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What is binge eating disorder?

Binge eating disorder is a mental-health condition that is characterized by recurrent episodes of binge eating without efforts on the part of affected individuals to compensate by undoing the binge episodes. Examples of such undoing behaviors include purging food by inducing vomiting, excessively exercising, and/or inappropriately using medications like laxatives or diet pills. This illness was generally described by mental-health professionals under the diagnosis of eating disorder, not otherwise specified rather than as its own separate entity, but the most recent revision of the widely accepted diagnostic manual used by mental-health professionals has included binge eating disorder as a separate diagnosis.

Statistics about binge eating disorder indicate that this condition is the most common of all eating disorders, affecting about 3.5% of women and 2% of men over the course of a lifetime. As with other eating disorders, there tends to be no significant difference the age at which males and females develop binge eating disorder. Males with eating disorders like binge eating disorder tend to have a much higher body mass index (BMI) and are more likely to also suffer from attention deficit hyperactivity disorder (ADHD) compared to males of similar age without the disorder. Females with eating disorders like binge eating disorders are at increased risk for also having celiac disease and diabetes.

It is apparently quite common in individuals who seek treatment for obesity in weight-loss programs that are affiliated with a hospital. About one-third of individuals with this condition are males. Most develop the disorder during adolescence or early adulthood, primarily in early adulthood. There seems to be no difference in the incidence of binge eating disorder among ethnic groups.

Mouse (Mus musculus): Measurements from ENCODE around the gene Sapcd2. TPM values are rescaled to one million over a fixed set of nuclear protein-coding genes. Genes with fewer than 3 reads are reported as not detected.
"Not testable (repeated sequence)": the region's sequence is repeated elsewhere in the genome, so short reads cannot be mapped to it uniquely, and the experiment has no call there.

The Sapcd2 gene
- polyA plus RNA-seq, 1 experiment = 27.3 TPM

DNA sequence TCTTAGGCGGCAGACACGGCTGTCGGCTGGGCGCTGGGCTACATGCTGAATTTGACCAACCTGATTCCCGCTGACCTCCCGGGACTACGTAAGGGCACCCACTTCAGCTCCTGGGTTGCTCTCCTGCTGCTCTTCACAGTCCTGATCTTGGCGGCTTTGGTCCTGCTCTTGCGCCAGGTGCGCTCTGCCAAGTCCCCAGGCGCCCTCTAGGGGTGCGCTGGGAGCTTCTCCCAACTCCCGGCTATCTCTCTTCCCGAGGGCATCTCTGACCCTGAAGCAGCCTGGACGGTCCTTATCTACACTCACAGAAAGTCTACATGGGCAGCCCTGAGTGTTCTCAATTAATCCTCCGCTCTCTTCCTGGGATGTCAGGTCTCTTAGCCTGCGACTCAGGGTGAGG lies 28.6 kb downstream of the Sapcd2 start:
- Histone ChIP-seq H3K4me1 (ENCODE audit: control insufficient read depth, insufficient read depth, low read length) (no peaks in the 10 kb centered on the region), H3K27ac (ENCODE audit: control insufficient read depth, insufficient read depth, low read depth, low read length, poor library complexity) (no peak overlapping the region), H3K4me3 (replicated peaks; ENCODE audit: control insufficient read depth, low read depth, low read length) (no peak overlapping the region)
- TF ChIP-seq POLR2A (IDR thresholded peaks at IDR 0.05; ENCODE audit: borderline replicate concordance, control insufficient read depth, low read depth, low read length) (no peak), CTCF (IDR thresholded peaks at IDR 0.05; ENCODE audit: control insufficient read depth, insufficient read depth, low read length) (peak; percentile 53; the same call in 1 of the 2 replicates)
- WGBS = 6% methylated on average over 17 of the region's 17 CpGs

Binge eating disorder can have a significant impact on the health of those who suffer from it. Specifically, about 65% of people with binge eating disorder are obese (20% overweight or more), with even more being generally overweight. Individuals who develop binge eating disorder are at higher risk of also having another psychiatric illness, like depression, anxiety, and substance abuse. Women with this illness tend to suffer from a negative body image, whereas men are more likely develop a substance-use disorder. Other important facts about binge eating disorder include its tendency to last for more than 14 years, with only 7% resolving after the first year of having the illness. When compared to other eating disorders like bulimia nervosa or anorexia nervosa, which each tend to last less than six years, binge eating disorder has more of a chronic course.

Return to Binge Eating Disorder

See what others are saying

Comment from: ARuvon, 35-44 Female (Patient) Published: May 04

After my father passed away the depression became so overwhelming that I turned to binge eating to help ease some of the mental pain. I would eat until I was physically sick, then I didn't think about my dad being gone. I did this for 6 months, until I had finally had enough. It added more guilt and depression and I finally told my physician who has continued to help me. I still have bad days, and have binged a few times, but not nearly as much as I did during those 6 months.

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